Casting the net more widely – restaurants? Distributors?

Although there doesn’t seem to be an opportunity to pool additional funds to support the technology start-ups which are developing the field of plant-based meat, it seems important to consider whether there might be other opportunities to achieve the same goals by investing in different levels of the supply chain. There do not seem to be many good opportunities here, either, however:

  • Distribution of products and especially product placement are extremely important issues for plant-based food companies. When the Beyond Burger got placed in meat aisles, its sales skyrocketed, according to Friedrich (I couldn’t find stats on this, but if anyone has any, please let me know!).
  • For a new company to break into the market as a successful distributor would be a very difficult task, however, especially in order to specifically promote plant-based meat options; they would be competing against national and international competitors, but without the advantage of the market-disrupting new technology or unique selling point that many plant-based meat start-ups possess. These challenges would also make a new company a much worse investment opportunity, with likely far lower ROI.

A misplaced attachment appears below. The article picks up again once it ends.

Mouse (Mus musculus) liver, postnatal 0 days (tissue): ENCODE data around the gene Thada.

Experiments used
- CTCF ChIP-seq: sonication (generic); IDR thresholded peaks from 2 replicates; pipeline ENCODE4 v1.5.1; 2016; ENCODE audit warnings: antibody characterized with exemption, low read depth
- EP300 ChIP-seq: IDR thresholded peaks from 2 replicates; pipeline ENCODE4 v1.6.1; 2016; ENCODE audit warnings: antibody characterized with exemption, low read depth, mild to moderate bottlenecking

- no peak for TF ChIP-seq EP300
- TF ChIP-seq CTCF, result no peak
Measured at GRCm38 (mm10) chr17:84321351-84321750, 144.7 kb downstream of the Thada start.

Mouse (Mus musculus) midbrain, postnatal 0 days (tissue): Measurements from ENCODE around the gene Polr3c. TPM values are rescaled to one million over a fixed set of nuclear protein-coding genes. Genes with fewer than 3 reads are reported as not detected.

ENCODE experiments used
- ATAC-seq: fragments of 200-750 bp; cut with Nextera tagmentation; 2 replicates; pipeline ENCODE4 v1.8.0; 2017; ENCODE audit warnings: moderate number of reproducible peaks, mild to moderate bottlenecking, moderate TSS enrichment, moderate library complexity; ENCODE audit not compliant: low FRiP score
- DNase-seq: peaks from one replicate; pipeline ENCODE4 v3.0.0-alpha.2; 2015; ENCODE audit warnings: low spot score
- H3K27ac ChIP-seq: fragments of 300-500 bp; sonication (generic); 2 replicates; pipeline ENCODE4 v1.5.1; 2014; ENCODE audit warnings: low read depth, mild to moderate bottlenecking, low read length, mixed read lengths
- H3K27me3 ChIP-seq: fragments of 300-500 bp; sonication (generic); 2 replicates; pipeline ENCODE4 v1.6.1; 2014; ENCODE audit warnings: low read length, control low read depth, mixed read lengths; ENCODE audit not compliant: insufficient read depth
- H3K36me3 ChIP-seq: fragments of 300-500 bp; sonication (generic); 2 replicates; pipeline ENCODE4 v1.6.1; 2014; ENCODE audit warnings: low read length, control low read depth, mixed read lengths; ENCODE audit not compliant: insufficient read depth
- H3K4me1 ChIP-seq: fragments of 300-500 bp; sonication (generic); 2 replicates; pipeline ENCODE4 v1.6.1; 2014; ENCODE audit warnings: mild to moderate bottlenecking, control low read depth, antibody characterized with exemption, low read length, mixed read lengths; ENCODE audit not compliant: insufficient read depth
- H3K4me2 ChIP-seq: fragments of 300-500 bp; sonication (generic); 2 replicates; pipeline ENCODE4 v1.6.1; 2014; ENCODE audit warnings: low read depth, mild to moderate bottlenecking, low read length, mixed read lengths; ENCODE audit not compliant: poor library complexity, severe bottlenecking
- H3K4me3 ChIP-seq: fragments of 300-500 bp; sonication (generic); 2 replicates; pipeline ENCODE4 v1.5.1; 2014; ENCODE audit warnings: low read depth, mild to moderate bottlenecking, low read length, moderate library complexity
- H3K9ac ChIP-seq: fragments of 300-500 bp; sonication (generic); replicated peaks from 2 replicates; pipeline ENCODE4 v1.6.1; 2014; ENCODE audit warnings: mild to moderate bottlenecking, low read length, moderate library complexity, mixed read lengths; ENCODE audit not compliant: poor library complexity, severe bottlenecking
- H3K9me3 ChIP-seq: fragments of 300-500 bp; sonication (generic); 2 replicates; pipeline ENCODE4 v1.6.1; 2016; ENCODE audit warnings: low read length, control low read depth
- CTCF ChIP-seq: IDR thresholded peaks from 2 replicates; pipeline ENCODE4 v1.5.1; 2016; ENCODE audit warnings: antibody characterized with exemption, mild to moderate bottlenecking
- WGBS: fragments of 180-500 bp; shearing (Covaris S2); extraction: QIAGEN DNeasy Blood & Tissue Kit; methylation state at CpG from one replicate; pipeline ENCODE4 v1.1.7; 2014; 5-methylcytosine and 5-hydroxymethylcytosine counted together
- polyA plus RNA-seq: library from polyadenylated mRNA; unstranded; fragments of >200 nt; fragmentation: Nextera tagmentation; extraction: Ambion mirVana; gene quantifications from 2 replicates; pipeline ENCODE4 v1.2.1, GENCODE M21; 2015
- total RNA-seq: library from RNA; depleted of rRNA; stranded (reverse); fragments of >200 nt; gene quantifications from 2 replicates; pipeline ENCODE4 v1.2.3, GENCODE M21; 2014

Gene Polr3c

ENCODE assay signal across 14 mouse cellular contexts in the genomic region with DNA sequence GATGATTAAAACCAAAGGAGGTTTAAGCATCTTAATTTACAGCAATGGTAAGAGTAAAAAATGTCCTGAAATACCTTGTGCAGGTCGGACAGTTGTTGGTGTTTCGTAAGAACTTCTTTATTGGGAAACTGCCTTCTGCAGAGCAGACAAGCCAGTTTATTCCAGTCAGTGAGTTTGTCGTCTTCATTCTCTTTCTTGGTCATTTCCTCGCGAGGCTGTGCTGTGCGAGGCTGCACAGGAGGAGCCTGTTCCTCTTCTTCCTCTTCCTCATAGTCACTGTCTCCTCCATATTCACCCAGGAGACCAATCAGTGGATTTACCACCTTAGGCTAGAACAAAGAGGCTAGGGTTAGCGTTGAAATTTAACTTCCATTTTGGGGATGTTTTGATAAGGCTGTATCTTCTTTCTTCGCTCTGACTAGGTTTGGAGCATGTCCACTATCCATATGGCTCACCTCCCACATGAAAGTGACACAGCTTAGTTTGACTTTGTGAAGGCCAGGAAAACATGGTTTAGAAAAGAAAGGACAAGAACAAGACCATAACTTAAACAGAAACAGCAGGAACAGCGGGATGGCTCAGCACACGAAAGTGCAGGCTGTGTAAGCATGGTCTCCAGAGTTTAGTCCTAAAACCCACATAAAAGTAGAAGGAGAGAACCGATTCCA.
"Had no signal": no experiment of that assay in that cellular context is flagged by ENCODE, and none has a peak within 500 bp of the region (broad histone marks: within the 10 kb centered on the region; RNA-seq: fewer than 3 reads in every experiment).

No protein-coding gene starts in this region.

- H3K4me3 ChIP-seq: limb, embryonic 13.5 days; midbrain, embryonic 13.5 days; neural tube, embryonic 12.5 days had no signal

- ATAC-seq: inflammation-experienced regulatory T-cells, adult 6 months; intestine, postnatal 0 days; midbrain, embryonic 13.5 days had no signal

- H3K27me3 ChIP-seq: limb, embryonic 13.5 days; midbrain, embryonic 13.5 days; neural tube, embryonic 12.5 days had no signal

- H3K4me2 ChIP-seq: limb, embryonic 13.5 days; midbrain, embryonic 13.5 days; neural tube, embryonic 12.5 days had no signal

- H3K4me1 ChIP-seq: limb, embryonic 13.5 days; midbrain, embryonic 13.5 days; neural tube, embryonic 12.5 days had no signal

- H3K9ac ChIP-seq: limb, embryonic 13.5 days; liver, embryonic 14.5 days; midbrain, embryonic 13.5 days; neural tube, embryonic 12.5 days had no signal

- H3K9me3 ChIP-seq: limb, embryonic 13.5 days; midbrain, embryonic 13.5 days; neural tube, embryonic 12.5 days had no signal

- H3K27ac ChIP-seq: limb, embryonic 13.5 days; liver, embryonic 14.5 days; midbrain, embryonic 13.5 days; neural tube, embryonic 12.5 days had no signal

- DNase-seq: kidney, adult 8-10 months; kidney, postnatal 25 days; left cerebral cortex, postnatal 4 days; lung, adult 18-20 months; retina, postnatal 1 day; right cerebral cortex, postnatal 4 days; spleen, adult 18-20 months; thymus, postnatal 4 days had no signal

• It seems like this particular problem is more likely to be solved by building strong relations with both distributors and retailers. This is up to the plant-based meat start-ups themselves and possibly to GFI.
  • Restaurants and a variety of other smaller scale businesses working with plant-based meat, dairy and egg products are much more likely to be in need of investment than plant-based meat technology start-ups, since the latter have access to multiple sources of funding (as seen earlier in this section) that the former do not.
  • On the issue of investing in restaurants, Friedrich was not optimistic, saying that “my understanding is that the vast majority of them fail”. In one example of a study into this, a survey from Restaurant Startup & Growth magazine indicates a “23%” first year restaurant failure rate. Another analysis suggests that a similar rate for turnover, which includes changing ownership, as well as closure. This would make restaurants poor choices for impact investment, as the money invested would have a strong chance of being lost. Friedrich noted that New Crop Capital had seen pitches from about 20 restaurants, and they hadn’t accepted any of them. He noted that many of these pitches came from charismatic founders, with a clear vision, but that it is nevertheless hard to tell how likely the restaurant is to succeed.